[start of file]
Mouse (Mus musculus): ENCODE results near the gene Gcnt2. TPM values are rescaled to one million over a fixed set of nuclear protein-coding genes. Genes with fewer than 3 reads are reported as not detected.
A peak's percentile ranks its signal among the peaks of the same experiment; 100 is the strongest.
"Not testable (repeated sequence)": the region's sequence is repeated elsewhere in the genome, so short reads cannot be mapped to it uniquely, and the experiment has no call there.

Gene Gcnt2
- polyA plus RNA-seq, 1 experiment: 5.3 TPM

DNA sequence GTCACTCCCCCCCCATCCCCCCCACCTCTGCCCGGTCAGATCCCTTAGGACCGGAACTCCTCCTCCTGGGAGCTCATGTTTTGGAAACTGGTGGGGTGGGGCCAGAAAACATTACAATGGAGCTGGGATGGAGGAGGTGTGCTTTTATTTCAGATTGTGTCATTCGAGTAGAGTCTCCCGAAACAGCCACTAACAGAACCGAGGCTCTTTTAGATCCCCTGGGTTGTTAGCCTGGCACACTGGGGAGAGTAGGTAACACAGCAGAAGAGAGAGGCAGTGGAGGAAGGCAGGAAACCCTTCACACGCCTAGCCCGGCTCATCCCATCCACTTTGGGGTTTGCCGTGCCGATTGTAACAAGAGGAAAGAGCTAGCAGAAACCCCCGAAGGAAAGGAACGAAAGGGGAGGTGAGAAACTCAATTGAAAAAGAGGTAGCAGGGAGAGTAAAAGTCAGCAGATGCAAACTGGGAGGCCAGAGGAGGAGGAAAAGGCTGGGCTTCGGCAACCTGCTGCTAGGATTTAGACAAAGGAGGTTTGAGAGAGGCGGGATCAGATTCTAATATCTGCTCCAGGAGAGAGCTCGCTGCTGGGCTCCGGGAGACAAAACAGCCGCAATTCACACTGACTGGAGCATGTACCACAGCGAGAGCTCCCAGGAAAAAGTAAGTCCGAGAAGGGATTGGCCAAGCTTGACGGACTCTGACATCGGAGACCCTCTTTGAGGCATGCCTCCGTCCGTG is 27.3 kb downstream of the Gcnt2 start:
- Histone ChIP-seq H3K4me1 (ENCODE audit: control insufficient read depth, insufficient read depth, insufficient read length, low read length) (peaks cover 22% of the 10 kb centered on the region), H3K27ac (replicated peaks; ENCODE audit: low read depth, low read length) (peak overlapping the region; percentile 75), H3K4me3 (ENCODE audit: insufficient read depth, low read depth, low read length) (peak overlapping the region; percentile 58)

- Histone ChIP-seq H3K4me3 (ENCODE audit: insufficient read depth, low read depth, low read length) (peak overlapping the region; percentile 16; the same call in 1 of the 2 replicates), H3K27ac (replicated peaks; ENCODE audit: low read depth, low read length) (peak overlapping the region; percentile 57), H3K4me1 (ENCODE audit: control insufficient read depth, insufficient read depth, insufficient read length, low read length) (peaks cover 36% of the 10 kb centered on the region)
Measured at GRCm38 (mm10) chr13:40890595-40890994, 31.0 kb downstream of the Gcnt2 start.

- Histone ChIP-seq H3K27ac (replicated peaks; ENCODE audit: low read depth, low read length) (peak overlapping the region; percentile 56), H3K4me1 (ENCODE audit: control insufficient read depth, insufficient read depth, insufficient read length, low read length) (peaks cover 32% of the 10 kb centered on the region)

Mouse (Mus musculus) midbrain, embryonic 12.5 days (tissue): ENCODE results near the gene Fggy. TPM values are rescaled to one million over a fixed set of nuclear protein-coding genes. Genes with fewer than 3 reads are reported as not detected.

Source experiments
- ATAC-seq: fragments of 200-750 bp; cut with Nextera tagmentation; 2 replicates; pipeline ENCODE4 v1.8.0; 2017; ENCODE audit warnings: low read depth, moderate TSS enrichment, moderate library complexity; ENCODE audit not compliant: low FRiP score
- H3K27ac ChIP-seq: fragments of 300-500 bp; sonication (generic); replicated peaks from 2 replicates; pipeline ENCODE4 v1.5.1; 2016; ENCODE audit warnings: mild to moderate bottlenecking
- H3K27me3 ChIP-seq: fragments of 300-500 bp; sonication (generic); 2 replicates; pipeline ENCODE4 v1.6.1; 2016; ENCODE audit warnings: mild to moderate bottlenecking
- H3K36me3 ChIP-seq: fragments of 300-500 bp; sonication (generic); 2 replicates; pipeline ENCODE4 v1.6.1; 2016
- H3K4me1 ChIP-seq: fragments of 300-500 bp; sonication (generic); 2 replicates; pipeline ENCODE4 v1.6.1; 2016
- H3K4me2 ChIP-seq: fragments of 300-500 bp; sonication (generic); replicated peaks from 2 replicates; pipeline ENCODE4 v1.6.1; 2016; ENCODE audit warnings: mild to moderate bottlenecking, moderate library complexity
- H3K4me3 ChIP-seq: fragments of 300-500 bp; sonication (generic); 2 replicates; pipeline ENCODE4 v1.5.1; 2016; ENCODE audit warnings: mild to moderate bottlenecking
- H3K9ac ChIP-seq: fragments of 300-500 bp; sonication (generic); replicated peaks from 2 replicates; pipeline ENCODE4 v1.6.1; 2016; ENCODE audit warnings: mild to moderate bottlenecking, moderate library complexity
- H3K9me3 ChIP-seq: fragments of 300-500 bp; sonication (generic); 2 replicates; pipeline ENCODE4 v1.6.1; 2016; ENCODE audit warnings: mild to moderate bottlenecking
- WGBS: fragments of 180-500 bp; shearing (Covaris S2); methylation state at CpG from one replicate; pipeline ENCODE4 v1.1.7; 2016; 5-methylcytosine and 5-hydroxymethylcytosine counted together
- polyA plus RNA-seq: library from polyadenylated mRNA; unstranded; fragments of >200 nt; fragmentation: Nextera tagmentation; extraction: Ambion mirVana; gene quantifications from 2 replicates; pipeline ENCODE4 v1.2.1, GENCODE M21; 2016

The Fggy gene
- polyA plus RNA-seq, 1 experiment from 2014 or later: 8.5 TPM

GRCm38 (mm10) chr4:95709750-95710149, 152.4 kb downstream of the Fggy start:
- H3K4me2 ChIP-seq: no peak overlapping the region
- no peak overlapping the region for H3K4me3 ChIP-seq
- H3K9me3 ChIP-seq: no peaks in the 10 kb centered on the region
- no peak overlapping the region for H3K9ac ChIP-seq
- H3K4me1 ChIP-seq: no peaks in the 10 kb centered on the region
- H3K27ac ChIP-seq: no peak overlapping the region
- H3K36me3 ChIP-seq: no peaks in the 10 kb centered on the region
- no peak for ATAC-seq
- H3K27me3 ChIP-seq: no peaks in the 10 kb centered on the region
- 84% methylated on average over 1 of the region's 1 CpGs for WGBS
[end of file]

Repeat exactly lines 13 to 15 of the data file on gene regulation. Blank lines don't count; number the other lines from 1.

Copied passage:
- ATAC-seq: fragments of 200-750 bp; cut with Nextera tagmentation; 2 replicates; pipeline ENCODE4 v1.8.0; 2017; ENCODE audit warnings: low read depth, moderate TSS enrichment, moderate library complexity; ENCODE audit not compliant: low FRiP score
- H3K27ac ChIP-seq: fragments of 300-500 bp; sonication (generic); replicated peaks from 2 replicates; pipeline ENCODE4 v1.5.1; 2016; ENCODE audit warnings: mild to moderate bottlenecking
- H3K27me3 ChIP-seq: fragments of 300-500 bp; sonication (generic); 2 replicates; pipeline ENCODE4 v1.6.1; 2016; ENCODE audit warnings: mild to moderate bottlenecking